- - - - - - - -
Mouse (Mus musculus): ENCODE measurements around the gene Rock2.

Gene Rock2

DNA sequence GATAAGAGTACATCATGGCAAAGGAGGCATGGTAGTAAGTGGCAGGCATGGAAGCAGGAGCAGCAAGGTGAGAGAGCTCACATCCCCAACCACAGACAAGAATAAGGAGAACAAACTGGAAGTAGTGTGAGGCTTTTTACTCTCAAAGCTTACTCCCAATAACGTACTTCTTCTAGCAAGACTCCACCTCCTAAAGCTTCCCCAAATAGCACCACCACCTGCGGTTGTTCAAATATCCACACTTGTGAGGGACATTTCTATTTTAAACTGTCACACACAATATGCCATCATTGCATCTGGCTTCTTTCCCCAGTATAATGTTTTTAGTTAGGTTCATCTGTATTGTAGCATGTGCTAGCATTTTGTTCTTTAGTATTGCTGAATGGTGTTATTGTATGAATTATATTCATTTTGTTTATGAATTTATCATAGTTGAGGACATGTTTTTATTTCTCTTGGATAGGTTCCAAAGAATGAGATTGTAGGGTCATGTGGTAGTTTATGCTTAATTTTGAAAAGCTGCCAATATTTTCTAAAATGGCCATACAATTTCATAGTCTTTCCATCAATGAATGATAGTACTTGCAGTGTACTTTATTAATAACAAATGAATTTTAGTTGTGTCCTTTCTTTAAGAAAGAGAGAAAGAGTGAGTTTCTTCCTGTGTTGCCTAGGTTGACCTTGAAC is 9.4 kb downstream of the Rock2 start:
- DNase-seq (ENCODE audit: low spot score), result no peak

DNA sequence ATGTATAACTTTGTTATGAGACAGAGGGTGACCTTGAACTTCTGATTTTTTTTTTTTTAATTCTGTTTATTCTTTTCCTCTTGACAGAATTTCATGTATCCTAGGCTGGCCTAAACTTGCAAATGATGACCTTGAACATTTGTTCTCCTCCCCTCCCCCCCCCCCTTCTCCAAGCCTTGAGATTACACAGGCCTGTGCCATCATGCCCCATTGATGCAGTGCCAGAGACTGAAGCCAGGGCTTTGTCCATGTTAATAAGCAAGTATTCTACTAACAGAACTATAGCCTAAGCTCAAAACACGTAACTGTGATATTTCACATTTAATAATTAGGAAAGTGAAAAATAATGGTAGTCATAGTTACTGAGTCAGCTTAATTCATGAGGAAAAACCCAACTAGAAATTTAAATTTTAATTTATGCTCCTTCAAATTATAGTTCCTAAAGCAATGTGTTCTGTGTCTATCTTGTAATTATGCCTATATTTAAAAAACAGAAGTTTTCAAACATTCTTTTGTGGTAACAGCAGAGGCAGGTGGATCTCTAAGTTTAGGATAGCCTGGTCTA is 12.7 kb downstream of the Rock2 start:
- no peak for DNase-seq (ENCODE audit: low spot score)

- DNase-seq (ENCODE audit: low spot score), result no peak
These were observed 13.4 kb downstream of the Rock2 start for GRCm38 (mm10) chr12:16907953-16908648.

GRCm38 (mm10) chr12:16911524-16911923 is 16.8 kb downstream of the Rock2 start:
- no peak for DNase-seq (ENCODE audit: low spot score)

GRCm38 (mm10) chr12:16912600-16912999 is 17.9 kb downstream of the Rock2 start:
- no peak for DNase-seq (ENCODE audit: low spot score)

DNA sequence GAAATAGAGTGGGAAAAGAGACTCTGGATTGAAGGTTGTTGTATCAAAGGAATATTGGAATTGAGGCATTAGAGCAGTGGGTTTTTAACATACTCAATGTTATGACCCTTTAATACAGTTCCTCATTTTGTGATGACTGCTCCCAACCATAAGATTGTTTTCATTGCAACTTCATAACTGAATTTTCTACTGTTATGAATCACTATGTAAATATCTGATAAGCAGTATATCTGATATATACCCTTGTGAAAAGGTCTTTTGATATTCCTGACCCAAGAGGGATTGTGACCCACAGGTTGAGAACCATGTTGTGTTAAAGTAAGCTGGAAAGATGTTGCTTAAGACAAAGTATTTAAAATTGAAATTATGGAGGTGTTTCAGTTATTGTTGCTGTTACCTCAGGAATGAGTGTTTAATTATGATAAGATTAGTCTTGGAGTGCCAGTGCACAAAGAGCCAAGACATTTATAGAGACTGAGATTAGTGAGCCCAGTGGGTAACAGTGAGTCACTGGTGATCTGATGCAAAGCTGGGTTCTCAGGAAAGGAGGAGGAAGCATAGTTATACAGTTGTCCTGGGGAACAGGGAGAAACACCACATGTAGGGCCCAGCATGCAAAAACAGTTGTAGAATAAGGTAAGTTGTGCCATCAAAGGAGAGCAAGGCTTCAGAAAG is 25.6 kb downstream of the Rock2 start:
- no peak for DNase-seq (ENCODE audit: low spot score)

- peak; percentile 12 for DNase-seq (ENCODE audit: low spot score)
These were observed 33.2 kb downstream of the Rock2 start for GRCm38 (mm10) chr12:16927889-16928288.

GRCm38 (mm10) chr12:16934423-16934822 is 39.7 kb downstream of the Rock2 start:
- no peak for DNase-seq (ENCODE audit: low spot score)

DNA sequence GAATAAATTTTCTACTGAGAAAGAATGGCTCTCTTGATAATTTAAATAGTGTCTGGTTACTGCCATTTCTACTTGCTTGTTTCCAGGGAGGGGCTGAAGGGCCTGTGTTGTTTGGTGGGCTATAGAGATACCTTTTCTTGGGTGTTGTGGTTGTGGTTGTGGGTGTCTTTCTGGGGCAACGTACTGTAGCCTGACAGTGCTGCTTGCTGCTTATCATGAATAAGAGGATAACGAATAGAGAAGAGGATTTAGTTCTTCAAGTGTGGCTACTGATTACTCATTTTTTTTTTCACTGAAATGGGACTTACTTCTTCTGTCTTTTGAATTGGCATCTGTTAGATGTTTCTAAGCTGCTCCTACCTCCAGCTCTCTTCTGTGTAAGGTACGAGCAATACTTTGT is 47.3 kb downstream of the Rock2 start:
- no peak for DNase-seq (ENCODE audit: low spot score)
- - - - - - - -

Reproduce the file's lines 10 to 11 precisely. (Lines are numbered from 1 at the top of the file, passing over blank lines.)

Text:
- no peak for DNase-seq (ENCODE audit: low spot score)

GRCm38 (mm10) chr12:16912600-16912999 is 17.9 kb downstream of the Rock2 start: